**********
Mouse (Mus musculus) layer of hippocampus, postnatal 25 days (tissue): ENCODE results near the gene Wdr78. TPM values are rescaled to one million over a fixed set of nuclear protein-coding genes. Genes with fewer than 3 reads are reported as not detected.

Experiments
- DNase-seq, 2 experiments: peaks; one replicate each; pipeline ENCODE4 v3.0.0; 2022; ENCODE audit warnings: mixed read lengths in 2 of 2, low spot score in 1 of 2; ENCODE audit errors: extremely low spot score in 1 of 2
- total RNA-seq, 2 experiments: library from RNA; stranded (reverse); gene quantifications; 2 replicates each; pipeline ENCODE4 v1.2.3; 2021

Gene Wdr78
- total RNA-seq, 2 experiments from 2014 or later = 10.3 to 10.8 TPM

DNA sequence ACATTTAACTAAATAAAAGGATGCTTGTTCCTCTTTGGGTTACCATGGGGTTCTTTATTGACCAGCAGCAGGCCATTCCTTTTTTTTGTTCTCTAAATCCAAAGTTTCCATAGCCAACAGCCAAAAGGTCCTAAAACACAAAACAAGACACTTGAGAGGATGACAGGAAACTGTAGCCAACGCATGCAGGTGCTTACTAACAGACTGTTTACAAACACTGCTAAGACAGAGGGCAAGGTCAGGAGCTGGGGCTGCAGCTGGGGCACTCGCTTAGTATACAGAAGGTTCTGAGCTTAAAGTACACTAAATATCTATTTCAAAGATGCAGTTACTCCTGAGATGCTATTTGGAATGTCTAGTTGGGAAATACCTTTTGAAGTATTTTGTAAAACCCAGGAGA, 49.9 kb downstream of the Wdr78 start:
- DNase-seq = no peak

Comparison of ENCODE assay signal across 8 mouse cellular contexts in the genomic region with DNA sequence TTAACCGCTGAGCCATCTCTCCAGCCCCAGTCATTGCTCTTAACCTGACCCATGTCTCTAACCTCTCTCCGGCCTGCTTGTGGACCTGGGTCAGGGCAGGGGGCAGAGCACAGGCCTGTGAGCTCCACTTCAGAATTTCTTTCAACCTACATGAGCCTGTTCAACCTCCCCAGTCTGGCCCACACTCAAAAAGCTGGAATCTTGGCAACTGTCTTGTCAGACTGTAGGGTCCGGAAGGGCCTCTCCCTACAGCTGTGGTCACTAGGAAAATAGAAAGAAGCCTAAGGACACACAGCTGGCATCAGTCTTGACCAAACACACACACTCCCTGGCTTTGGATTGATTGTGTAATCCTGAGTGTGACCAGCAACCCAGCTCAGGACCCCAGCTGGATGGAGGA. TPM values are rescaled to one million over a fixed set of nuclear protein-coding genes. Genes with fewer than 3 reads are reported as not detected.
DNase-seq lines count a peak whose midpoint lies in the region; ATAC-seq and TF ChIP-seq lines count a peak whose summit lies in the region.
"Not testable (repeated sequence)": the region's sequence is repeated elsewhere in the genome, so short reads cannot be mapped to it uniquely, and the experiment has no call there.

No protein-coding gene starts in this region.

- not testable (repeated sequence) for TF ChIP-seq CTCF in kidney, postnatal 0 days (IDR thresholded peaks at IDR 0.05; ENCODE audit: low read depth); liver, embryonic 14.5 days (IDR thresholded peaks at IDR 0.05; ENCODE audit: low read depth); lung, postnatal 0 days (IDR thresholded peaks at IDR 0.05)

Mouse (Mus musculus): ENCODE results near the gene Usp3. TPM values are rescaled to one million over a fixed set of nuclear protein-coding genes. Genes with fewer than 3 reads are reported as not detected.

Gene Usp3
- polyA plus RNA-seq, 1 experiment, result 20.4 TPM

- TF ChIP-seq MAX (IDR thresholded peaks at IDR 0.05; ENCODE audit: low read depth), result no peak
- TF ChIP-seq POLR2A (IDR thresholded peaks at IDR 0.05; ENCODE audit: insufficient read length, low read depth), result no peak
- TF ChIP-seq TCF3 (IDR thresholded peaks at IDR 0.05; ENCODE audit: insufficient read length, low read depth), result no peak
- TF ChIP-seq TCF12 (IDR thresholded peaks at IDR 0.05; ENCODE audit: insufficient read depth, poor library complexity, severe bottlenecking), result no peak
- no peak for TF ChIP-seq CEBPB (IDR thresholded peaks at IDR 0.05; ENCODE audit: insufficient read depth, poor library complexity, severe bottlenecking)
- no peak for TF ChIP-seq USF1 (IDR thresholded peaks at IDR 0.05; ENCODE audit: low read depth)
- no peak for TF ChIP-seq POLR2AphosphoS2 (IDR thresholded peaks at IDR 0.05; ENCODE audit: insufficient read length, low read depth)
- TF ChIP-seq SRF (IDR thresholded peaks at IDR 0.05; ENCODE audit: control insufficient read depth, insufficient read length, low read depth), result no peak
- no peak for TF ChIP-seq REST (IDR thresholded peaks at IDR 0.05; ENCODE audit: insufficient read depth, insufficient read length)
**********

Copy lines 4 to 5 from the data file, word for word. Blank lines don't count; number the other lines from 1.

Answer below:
- total RNA-seq, 2 experiments: library from RNA; stranded (reverse); gene quantifications; 2 replicates each; pipeline ENCODE4 v1.2.3; 2021

Gene Wdr78